Due to their content in fiber, they help restore a normal bowel function. In addition, diarrhea usually depletes your body of important electrolytes (of which the most important is potassium, contained in high amounts in bananas). They also contain pectin, a soluble fiber (hydrocolloid) that can help normalize movement through the digestive tract.

Eyesight Protection

Research published in the Archives of Ophthalmology has proven that adults consuming at least 3 servings of fruit per day have a reduced risk (by 36%) of developing age-related macular degeneration (ARMD), the primary cause of vision loss in older adults, compared to persons who consume less than 1.5 servings of fruit daily.

Healthy Bones

Bananas are an exceptionally rich source of fructooligosaccharide, a compound that nourishes probiotic (friendly) bacteria in the colon. These beneficial bacteria produce enzymes that increase our digestive ability and protect us from unhealthy bacteria infections. Thanks to fructooligosaccharides, probiotic bacteria can increase both in number and functionality, increasing our body’s ability to absorb calcium.
In addition, green bananas contain indigestible short chain fatty acids (SCFAs) that are very nutrient to the cells that make up the mucosa of the stomach. These cells, when healthy, absorb calcium much more efficiently

Healthy Kidney

About 190,000 cases of kidney cancer are diagnosed each year.
Research published in the International Journal of Cancer has shown that daily consumption of whole fruits and vegetables, especially bananas, is highly protective to kidney health. The results show that, over a long timeframe (13.4 years), women eating more than 2.5 servings of fruits and vegetable per day cut their risk of kidney cancer by 40%. Among the fruits, bananas were especially protective. Women eating bananas four to six times a week halved their risk of developing the disease compared to those who did not eat this fruit. The conclusion of the study is that frequent consumption of fruits and vegetables, especially bananas, cabbage and root vegetables, may reduce risk of kidney cancer. This is because bananas and many root vegetables contain especially high amounts of antioxidant phenolic compounds, while cabbage is rich in sulfur, necessary for effective detoxification of potential carcinogens.

Blood Pressure

Bananas are extremely high in potassium (about 4673mg), yet very low in sodium (1mg), thus having a perfect ratio for preventing high blood pressure. So much so, the US Food and Drug Administration has just allowed the banana industry to make official claims for the fruit’s ability to reduce the risk of blood pressure and stroke.

Heartburn

Bananas have a natural antacid effect in the body, so if you suffer from heartburn, try eating a banana for soothing relief.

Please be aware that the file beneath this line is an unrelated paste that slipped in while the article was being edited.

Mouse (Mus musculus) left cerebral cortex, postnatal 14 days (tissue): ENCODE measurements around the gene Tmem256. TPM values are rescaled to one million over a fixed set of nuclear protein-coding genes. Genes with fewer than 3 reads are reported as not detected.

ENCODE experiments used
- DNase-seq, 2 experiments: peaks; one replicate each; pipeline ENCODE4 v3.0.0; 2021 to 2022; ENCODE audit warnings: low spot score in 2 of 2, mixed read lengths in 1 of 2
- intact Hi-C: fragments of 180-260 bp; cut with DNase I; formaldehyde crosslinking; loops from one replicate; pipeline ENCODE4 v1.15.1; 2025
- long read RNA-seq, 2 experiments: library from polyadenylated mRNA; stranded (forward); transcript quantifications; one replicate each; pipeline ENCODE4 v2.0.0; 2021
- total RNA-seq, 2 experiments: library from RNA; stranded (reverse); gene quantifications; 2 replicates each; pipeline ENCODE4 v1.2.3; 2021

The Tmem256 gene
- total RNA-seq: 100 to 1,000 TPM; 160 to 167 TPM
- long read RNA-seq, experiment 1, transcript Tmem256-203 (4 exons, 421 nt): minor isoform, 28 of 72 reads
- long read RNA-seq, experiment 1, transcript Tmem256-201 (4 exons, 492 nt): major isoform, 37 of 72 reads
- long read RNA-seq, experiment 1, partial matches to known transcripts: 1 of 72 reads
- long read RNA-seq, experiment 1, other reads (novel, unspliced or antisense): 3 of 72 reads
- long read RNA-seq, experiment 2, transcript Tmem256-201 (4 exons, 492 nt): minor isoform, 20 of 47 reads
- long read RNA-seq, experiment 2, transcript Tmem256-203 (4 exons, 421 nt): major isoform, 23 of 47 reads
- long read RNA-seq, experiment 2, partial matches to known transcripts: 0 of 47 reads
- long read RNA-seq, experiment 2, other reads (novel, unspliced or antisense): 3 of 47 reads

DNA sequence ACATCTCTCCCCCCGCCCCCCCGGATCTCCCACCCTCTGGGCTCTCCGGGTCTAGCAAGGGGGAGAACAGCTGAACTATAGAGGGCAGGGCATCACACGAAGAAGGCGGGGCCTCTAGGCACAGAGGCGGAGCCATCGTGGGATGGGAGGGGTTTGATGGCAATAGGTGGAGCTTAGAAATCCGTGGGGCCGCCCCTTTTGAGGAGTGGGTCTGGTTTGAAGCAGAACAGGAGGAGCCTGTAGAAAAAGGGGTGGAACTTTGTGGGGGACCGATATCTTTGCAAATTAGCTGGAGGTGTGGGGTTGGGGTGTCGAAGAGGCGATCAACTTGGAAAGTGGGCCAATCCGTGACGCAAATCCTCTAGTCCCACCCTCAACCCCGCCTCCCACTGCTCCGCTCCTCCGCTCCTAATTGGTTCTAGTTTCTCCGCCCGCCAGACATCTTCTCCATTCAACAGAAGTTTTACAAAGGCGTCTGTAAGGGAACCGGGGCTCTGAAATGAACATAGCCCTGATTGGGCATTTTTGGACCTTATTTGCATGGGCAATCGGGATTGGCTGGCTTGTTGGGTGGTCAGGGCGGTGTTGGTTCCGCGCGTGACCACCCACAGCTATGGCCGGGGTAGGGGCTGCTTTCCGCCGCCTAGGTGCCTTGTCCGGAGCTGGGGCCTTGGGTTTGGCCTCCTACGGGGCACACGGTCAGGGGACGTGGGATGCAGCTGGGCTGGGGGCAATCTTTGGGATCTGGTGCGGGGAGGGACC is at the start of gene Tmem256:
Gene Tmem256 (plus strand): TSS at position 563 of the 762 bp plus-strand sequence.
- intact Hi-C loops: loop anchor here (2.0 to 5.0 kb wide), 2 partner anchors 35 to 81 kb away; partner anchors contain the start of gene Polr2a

Morning Sickness

Snacking on bananas between meals helps to keep blood-sugar levels up and avoid morning sickness.

Smoking

Bananas can also help people trying to give up smoking. They contain vitamins B6 and B12 they contain, as well as potassium and magnesium: these substances help the body recover from the effects of nicotine withdrawal.

Ulcers

This is the only raw fruit that can be eaten without distress in over-chronicle cases. It also helps reduce acidity and reduces irritation. Bananas stimulate the cells on the internal stomach lining to produce a thicker mucus (which protects against acid). Additionally, bananas contain protease inhibitors that help eliminate bacteria in the stomach that have been pinpointed as a primary cause of ulcers.

Nerves

Bananas are high in B vitamins that have been shows to improve nerve function

Mosquito Bites

Many people report that rubbing the inside of a banana peel on a mosquito bite is very effective in reducing itching and swelling

Stress Relief

Bananas are high in potassium, which helps normalize the hearthbeat and regulate the body’s water balance. During periods of high stress, our body’s potassium levels tend to be rapidly depleted: eating bananas is a healthy way to rebalance them without using drugs

Stroke Risk

According to a study in The New England Journal of Medicine, eating bananas as part of a regular diet can reduce the risk of death by strokes by as much as 40%

Source: http://bananasweb.com/bananas/Health+Benefits+of+Bananas

Nutritive Values : Per 100 gm.

  • Vitamin A : 430 I.U.
  • Vitamin B : Thiamine .04 mg.;
  • Vitamin C : 10 mg.
  • Calcium : 8 mg.
  • Iron : 6 mg.
  • Phosphorus : 28 mg.
  • Potassium : 260 mg.
  • Carbohydrates : 23 gm
  • Protein : 1.2 mg.
  • Calories : 88

The skin of the banana is said to help remove warts(cover the warts with the inner skin of banana).

Source: http://hubpages.com/hub/Health_Benefits_of_Banana

An old Zulu remedy for bad skin has been developed as a high tech treatment for psoriasis – its secret ingredient is bananas.

Exorex lotion has been launched on prescription in the UK. It was developed after a South African psoriasis sufferer, Piet Meyer, noticed that Zulus traditionally used banana peel to treat skin problems.

http://news.bbc.co.uk/2/hi/health/112732.stm

See also:

http://www.whfoods.com/genpage.php?tname=foodspice&dbid=7